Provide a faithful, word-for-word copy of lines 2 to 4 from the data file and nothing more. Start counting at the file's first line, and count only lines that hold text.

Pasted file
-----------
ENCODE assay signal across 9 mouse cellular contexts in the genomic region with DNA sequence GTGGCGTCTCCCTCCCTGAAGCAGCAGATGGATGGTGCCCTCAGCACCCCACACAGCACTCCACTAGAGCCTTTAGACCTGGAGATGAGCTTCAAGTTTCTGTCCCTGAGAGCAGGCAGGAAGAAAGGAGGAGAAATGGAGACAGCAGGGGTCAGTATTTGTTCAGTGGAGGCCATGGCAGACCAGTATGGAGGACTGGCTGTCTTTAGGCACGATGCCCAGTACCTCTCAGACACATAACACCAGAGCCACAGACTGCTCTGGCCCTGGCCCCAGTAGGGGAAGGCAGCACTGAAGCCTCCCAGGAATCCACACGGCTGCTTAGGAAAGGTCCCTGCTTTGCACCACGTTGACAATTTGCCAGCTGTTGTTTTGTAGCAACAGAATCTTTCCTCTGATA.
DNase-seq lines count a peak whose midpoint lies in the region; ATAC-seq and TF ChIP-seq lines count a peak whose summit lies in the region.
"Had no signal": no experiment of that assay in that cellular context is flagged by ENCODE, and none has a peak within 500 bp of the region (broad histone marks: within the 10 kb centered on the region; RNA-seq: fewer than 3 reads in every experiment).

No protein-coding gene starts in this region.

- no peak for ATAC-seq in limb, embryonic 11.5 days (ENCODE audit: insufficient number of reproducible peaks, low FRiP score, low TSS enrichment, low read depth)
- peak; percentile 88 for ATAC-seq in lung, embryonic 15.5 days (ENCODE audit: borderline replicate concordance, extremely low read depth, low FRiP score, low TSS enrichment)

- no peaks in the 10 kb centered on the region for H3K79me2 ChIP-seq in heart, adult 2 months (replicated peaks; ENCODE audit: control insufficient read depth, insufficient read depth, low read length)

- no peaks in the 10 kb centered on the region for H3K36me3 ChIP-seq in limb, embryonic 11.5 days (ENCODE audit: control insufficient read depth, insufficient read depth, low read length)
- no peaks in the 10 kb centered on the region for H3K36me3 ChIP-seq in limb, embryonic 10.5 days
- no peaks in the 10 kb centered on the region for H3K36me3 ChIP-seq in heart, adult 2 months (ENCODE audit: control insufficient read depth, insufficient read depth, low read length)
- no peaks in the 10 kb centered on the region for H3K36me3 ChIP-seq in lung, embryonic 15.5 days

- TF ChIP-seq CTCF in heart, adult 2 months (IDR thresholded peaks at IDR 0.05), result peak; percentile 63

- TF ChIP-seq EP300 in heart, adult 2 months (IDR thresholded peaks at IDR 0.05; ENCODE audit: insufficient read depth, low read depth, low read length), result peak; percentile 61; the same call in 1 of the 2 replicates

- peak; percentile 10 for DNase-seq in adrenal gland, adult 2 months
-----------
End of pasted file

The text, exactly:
DNase-seq lines count a peak whose midpoint lies in the region; ATAC-seq and TF ChIP-seq lines count a peak whose summit lies in the region.
"Had no signal": no experiment of that assay in that cellular context is flagged by ENCODE, and none has a peak within 500 bp of the region (broad histone marks: within the 10 kb centered on the region; RNA-seq: fewer than 3 reads in every experiment).

No protein-coding gene starts in this region.